If you were Mr. Vincent would you try to gain control of Robertson tool in May 2003. If I were Mr. Vincent , yes I would like to gain control of Robertson tool in May 2003. The synergy after acquiring as well as profits which would be gained after the merger will be more than the cost of the merger. Monmouth had earlier acquired Dessex. It acquired a quality product line, an established distribution system of 15000 retail hardware stores spread across United States as well as in Canada and Mexico. The Acquisition of Dessex provided a solid base for the other two companies which were added, Keane and Kroll.
Keane was highly profitable but was under mismanagement whereas Kroll was a leading supplier of soldering tools to industries, electronics and consumer market. The sales force in Monmouth’s Dessex-Kroll-Keane tools lines overlap with Robertson and this would provide a one of the opportunities of lowering costs of operations. Robertson was one of the largest domestic manufactures of cutting and edge hand tools and a leader in its two main product areas. This well fitted with Monmouth’s strategy to acquire only leading companies in their respective market segments.
The two companies will also complement each other in terms of their sources of earnings where Robertson’s’ strength in the industrial market and its strong European distribution system would of great asset and would pull Monmouth’s products strengthening their presence in this market. Acquisition of Robertson Tool fits well with Monmouth’ diversification strategy and will allow them to broaden markets and be less sensitive to the general economic conditions. Robertson has great distribution system with coverage all over the world.
Robertson is believed to have the strength to grow as fast as other companies in terms of sales (6%-7%) in its industry. More importantly, it could provide Monmouth the diversification of product line. The expansion in the hand tool market would lessen the volatility of Monmouth caused by the cyclical nature of heavy machinery and equipment sales. Besides, Monmouth could help Robertson Tool reduce its cost of goods sold and selling expenses substantially, due to the elimination of sales and advertising duplication and excessive number of products. The two companies would also be complementary since they each dominate in the industrial and consumer market.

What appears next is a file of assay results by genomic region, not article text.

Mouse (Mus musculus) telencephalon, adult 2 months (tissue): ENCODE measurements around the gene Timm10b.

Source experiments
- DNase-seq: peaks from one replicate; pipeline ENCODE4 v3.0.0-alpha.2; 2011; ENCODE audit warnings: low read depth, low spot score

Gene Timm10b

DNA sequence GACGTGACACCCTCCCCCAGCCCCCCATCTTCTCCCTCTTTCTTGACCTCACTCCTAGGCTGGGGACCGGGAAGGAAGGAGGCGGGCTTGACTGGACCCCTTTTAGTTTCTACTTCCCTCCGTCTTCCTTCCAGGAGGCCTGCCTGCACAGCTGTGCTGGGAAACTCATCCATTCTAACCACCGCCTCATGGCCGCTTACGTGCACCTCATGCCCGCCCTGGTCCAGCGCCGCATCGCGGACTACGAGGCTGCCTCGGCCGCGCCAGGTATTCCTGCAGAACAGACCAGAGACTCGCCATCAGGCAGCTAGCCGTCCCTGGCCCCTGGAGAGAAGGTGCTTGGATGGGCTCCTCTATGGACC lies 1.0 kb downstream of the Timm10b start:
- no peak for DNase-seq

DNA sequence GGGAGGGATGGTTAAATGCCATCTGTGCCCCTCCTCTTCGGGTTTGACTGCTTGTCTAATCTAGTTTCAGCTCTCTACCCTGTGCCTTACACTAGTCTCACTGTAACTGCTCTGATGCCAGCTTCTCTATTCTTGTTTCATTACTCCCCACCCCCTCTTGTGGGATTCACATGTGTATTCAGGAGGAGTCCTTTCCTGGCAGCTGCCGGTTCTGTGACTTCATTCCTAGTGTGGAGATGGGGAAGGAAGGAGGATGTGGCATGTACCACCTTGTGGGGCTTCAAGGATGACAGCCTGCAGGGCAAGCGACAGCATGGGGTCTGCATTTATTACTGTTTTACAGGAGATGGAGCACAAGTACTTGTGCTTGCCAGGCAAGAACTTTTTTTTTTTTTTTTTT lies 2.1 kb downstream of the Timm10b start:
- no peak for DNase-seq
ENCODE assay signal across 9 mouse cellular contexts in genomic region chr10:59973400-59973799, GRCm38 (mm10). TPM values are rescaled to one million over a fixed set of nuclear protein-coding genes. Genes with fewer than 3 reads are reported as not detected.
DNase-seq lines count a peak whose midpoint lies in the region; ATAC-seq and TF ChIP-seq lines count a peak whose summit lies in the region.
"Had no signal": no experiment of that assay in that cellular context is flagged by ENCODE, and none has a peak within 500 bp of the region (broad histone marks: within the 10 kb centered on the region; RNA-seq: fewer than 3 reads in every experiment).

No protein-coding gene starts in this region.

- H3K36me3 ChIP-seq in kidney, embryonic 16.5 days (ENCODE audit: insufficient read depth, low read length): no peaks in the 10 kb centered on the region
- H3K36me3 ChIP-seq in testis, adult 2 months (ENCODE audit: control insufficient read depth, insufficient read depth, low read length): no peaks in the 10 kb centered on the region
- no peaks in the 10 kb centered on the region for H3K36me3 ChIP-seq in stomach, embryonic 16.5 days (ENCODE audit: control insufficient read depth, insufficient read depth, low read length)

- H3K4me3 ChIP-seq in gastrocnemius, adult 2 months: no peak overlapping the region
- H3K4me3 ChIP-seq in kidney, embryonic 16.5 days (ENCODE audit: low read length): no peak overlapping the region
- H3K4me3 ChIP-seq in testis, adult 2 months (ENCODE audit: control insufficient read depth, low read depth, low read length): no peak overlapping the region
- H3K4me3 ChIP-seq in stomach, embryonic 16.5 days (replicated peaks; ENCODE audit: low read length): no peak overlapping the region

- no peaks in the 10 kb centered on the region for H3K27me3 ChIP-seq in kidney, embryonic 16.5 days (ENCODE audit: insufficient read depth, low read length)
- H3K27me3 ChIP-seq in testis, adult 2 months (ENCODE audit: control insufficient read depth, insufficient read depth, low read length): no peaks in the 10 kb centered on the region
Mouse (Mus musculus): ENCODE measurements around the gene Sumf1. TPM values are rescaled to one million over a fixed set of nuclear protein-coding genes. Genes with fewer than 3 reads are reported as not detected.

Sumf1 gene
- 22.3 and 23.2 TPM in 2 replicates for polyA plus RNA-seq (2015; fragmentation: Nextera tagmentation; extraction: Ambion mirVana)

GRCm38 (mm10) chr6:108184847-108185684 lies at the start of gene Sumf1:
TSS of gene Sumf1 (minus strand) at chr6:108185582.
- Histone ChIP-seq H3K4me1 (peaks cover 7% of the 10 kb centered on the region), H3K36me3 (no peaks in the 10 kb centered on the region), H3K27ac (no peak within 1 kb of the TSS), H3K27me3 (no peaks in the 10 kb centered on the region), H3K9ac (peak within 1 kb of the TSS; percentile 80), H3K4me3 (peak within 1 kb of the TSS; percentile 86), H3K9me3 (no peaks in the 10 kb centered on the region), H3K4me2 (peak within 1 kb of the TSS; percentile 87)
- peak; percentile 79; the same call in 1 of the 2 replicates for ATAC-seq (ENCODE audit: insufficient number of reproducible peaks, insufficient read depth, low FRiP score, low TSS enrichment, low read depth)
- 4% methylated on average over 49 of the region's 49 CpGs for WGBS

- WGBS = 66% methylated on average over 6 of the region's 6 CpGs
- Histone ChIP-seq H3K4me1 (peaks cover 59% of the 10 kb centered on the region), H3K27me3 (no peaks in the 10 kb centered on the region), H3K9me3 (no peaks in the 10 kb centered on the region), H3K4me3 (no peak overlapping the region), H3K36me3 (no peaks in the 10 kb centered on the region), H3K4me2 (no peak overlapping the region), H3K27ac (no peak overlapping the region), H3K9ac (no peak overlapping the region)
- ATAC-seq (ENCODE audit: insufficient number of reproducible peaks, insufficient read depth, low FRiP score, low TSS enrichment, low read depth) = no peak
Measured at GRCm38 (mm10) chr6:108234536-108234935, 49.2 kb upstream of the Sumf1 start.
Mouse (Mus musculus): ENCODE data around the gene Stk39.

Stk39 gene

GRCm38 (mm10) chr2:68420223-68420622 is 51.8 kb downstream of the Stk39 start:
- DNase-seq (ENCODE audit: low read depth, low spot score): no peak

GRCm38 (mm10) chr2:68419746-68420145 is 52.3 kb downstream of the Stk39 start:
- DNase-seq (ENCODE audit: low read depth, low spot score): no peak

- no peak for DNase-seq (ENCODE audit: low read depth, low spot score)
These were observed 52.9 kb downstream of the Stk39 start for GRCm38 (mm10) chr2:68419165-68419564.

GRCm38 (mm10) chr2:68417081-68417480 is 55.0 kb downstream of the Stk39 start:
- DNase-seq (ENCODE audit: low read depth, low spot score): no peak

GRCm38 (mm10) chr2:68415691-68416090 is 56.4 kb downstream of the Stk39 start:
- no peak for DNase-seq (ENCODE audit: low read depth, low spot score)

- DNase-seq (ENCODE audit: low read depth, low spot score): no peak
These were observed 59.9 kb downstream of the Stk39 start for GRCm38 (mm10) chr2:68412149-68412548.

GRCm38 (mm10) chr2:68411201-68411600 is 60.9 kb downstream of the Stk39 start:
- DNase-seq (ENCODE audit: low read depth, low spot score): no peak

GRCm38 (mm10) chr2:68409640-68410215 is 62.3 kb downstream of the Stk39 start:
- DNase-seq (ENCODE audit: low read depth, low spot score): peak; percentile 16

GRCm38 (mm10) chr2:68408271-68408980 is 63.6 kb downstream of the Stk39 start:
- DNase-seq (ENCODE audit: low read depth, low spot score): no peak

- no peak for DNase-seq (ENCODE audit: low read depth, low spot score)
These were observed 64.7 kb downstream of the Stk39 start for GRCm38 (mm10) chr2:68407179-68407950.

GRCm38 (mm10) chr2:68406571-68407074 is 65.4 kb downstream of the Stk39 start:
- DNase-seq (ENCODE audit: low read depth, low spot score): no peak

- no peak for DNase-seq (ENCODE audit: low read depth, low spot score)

Why is Simmons eager to sell its position to Monmouth for 50$ per share? Simmons wanted to gain a majority stake at Robertson yet he was falling short of 249000 shares which needed to give him majority control. Simmons now feared that Robertson might merge with NDP and he would have to receive NDP common stock for its 177000 shares of Robinson Stock which he knew wasn’t good at all.
On the other hand, a merger of Monmouth and Robertson would allow Simmons to convert its share into common stock of Monmouth at an acceptable exchange rate. Simmons expected a rebound from cyclical downturn and Monmouth stock would show price appreciation. The stock was traded on NYSE which provided substantial liquidity. So he agreed for 50$ per share as it was a good price. Moreover the Book value was $53 so it seemed to be a pretty good deal for Simmons.